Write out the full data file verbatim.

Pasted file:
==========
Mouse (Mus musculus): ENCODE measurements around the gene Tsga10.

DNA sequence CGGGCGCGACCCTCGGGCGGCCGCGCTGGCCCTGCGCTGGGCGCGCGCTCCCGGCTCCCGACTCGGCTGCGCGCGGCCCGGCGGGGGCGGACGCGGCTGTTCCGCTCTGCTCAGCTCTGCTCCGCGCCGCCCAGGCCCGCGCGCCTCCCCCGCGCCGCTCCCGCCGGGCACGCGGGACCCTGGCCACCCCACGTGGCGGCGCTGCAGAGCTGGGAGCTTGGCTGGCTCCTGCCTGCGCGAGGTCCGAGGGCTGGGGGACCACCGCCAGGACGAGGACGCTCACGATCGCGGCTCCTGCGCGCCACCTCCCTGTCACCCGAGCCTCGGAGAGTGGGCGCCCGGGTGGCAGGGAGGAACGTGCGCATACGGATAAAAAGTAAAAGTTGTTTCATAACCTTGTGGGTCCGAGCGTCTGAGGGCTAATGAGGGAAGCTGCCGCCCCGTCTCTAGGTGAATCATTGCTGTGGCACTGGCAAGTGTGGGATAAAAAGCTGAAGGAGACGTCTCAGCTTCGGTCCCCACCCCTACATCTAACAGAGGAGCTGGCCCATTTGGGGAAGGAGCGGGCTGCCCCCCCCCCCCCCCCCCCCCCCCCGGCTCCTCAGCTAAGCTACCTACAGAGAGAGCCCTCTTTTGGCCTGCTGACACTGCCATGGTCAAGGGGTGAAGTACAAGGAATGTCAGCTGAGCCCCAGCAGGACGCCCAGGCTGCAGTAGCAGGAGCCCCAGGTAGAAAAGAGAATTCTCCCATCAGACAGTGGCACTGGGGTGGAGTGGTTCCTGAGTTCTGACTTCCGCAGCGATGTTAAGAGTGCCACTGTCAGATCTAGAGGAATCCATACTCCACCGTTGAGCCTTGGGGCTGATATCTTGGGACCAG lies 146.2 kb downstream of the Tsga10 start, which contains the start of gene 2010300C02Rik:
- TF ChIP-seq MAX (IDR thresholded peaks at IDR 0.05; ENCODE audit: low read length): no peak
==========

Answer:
Mouse (Mus musculus): ENCODE measurements around the gene Tsga10.

DNA sequence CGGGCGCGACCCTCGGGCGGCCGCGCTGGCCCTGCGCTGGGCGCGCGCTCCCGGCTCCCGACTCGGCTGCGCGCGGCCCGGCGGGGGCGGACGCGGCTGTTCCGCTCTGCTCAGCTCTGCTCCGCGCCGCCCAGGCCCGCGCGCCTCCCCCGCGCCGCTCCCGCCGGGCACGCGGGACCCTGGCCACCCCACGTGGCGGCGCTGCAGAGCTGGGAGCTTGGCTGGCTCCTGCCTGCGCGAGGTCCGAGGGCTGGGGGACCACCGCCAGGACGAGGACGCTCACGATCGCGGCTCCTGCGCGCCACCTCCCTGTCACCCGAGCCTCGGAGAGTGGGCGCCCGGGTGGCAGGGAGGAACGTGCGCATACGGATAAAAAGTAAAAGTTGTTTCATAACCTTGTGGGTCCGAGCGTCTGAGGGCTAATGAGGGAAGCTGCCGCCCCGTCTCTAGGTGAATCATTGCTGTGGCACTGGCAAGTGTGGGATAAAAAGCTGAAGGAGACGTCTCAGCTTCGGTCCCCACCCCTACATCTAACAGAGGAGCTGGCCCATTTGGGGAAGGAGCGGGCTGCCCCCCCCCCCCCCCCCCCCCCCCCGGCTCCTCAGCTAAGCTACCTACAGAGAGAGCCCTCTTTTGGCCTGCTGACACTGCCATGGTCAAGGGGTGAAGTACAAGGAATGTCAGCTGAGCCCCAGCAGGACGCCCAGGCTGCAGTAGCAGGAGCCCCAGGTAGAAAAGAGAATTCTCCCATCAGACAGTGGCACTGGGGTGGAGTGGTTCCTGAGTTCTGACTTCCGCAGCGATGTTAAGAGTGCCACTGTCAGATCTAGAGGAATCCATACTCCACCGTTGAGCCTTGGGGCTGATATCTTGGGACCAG lies 146.2 kb downstream of the Tsga10 start, which contains the start of gene 2010300C02Rik:
- TF ChIP-seq MAX (IDR thresholded peaks at IDR 0.05; ENCODE audit: low read length): no peak